It sounds really scary out there…
New York: Less than three weeks ago, Saurabh (name changed) relocated along with his family from Edison, the Indian neighbourhood in New Jersey, to Silicon Valley in California as he switched jobs.
Before moving, he put his house, which he had bought last year, on sale and leased an apartment at his new work place.
One fine morning, two weeks after he moved with bag and baggage to Silicon Valley, he was quietly handed the pink slip by his boss in his chamber along with about two dozen of his colleagues.
Saurabh, who has two kids to support, is jobless.
"It is very difficult, these days. There are no jobs available," said Saurabh, requesting that his name and the name of the company not be disclosed. So did others interviewed for this report.
Luckily enough, he has a permanent residency visa, which is more popularly known as the Green Card, because of which he can stay in this country and search for a new job.
But many of his colleagues do not even have that luxury. They are getting ready to go back home as they can’t live in this country on an H-1B visa if they don’t have a job.
"Even retaining a job is a luxury these days," said Manish Gupta who works with another multinational company in mid-town Manhattan.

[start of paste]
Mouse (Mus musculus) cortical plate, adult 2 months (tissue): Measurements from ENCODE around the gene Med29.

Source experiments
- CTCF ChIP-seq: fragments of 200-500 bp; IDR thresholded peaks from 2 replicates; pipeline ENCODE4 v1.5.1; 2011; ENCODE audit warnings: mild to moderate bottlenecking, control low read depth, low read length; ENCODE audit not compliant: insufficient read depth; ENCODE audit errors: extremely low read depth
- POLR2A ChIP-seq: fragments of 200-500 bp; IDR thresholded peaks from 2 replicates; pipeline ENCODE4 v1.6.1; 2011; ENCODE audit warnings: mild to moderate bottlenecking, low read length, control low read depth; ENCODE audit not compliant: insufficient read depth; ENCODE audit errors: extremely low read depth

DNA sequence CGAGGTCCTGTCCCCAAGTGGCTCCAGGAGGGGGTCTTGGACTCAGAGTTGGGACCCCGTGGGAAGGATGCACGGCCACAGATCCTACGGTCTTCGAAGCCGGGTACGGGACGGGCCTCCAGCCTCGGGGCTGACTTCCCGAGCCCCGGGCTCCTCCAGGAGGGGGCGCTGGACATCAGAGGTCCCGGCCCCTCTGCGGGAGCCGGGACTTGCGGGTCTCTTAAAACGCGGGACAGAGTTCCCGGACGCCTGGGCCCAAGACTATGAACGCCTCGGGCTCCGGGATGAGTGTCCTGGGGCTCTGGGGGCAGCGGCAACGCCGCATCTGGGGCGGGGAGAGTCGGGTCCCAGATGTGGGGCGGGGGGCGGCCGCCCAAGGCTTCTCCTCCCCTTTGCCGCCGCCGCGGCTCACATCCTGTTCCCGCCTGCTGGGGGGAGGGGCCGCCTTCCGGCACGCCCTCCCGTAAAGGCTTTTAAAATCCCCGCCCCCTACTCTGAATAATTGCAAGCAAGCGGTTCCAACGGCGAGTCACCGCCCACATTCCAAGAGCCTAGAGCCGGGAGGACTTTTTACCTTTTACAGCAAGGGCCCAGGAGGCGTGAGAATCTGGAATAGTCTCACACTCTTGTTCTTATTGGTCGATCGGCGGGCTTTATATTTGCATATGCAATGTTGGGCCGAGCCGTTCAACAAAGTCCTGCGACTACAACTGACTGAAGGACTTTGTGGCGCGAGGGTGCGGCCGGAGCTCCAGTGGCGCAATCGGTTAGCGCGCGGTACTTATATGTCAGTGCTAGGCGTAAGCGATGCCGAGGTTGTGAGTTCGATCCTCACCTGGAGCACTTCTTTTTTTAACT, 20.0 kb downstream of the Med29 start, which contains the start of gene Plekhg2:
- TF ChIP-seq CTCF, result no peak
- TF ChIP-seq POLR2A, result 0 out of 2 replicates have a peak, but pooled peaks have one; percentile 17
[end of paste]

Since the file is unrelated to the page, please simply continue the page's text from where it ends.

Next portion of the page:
Some of his friends have already left for India after they received the pink slip last month.
While there is no official figure about the number of Indian Americans who have lost their jobs, in the US pink slips are being handed out in hundreds and thousands.
Anand Kumar, software professional, who works with a Swiss multinational in New York City, was informed by his HR department that his salary has been slashed by 10 per cent from the next pay cheque.
Still he says he is okay. "That is fine. At least I have my job so far," he said.
Stories of pink slips and losing jobs abound among the Indian American community here. In fact, this seems to be the only topic of conversation when two techies meet or at any of their social gatherings.
The reports that the economic meltdown will continue has made a large number of Indian American software professionals – who account for a majority of those holding the most sought after H-1B visa – edgy.
"People are being fired even from companies which were earlier considered safe. These are tough days," said Rakesh Tyagi, who lost his job last week. He was working with a chemical company in Buffalo, in upstate New York.
Rakesh, who came to the US just before the 2001 twin-tower attack, said the situation then was not as bad as it is now.
When contacted, officially none of these companies are willing to talk about job loss, but even a small chat with those working there indicates the grim scenario.
"Nothing is certain. We are now living on a day to day basis," said Ashutosh Sen. Several of his friends and colleagues have lost jobs in the past one month. "Hardly a day passes when I do not hear this story," he said.
[ source : IBN LIVE ]